Sábado, 21 de enero de 2017

| 2009/06/19 00:00

“False positives are systemic”: UN Rapporteur

UN Special Rapporteur on extrajudicial executions Philip Alston visited Colombia on a mission to investigate Colombian Army’s “false positives.” His partial report reveals the extrajudicial excecutions are more than just a few isolated cases.

“False positives are systemic”: UN Rapporteur

The fact-finding mission lasted 10 days in which UN Special Rapporteur on extrajudicial executions Philip Alston visited the Colombian cities of Bogotá, Medellín, Bucaramanga and Villavicencio. On the last day of his visit, Alston partially reported his findings during a press conference in which he spoke about extrajudicial excecutions made by the Army, paramilitary and guerrilla groups. According to his declarations, these excecutions are close to being systematic.

“The most prominent concern is the incidence of so-called “false positives” (falsos positivos) and the most publicized examples are the killings of young men from Soacha in 2008“, said Alston.

“The phenomenon is well known. The victim is lured under false pretenses by a “recruiter” to a remote location. There, the individual is killed soon after arrival by members of the military. The scene is then manipulated to make it appear as if the individual was legitimately killed in combat. The victim is commonly photographed wearing a guerrilla uniform, and holding a gun or grenade. Victims are often buried anonymously in communal graves, and the killers are rewarded for the results they have achieved in the fight against the guerillas”.

“The key question is who was responsible for these premeditated killings? On the one hand, I have found no evidence to suggest that these killings were carried out as a matter of official Government policy, or that they were directed by, or carried out with the knowledge of, the President or successive Defense Ministers”, assured Alston and added that the full report will be published in 4 or 5 months and presented to the UN.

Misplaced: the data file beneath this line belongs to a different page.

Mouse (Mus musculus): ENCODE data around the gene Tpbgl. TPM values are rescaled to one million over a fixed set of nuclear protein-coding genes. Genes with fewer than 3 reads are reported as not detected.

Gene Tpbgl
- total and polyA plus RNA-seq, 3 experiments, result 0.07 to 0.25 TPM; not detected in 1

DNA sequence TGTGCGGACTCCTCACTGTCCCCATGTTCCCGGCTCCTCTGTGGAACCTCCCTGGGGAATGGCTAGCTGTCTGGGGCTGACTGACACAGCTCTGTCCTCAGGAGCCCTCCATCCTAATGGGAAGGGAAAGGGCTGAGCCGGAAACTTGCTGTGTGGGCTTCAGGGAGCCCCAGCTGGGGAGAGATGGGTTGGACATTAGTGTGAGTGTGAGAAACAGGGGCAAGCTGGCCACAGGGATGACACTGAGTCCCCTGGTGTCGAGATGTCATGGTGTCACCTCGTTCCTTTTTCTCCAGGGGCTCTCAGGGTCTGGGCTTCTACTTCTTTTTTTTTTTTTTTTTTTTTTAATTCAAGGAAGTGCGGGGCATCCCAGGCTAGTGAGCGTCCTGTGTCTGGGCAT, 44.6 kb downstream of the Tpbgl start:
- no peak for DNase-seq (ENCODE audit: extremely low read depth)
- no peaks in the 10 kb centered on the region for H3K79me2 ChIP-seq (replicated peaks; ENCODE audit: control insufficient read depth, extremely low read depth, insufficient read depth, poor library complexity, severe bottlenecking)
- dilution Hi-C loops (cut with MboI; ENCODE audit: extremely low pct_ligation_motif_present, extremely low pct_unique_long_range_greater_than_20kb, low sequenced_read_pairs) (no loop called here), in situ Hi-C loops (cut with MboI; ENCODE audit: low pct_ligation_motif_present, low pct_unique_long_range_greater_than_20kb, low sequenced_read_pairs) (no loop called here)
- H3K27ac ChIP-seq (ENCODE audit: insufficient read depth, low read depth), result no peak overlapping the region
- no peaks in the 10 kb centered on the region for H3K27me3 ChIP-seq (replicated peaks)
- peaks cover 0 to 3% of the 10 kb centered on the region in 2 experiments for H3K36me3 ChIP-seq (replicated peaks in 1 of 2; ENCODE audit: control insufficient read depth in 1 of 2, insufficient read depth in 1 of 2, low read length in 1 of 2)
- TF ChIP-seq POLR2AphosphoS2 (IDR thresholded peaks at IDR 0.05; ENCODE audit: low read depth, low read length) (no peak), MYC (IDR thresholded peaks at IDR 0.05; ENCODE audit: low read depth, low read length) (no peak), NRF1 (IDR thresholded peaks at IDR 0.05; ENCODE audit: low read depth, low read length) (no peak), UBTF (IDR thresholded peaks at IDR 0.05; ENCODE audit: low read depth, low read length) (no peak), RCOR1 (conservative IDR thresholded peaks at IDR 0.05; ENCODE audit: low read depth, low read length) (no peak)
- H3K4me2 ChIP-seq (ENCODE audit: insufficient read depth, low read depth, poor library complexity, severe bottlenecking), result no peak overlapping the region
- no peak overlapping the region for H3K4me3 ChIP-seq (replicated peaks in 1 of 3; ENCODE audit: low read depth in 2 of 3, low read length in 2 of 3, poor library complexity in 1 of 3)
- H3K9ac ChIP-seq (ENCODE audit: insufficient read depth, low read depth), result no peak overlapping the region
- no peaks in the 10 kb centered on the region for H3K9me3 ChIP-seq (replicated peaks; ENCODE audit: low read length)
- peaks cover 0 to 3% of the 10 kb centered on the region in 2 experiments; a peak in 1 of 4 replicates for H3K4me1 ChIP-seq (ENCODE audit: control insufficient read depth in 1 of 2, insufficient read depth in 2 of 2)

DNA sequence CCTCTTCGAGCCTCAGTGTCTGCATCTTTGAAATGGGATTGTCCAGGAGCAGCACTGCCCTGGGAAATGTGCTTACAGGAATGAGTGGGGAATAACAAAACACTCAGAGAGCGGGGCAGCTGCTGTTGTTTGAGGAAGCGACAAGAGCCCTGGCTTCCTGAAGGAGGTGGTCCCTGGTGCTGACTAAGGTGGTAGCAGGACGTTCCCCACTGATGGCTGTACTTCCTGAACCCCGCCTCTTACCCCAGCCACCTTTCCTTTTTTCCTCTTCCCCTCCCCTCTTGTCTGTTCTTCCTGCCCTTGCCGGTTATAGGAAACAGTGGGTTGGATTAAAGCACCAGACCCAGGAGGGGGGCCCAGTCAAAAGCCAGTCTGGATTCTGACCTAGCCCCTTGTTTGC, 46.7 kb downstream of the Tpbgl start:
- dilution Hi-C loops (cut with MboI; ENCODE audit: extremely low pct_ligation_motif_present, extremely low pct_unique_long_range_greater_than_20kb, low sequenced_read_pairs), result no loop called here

On executions by paramilitary and other rebel groups, the rapppoteur said that despite the efforts made by the Colombian government to reduce the violence produced by them, the problem has not been eliminated.

“By all accounts, demobilized paramilitaries are a major part of the illegal armed groups. Post-2003 demobilization and reintegration policies have not prevented former paramilitaries from killing and engaging in other criminal acts. Although senior paramilitary leaders have been arrested, the economic and command and control structures of paramilitaries do not appear to have been fully and effectively dismantled. In addition, there is an alarming level of impunity for former paramilitaries, and the investigation and prosecution of extrajudicial executions and other human rights violations by former paramilitaries appears to lag severely”

Alston brought up the issue of intimidation and threats made upon human rights defenders and the accusations they receive by high level officials of sympathizing with rebel groups. He called for the seize of the stigmatization of these groups.

According to Alston, the law on victims rights needs to be reformed in order for it to include victims of both state and non-state actors.

Finally, he gave a list of several issues that will be included in his full report:

• Presidential directives to the military justice system to comply with the letter and the spirit of the jurisdictional competency law.
• The undertaking of an independent investigation of the procedures and outcomes of the military justice system in human rights cases.
• All forms of incentives to members of the military for killing should be removed.
• Increased coordination, especially with respect to the tracking of cases of alleged extrajudicial executions, between those institutions responsible for investigating such allegations should be promoted.
• There should be no statute of limitations in civil suits against officials in cases of extrajudicial executions.
• The Office of the Public Prosecutor should continue to be strongly supported, and be provided additional staff, funding, and training.

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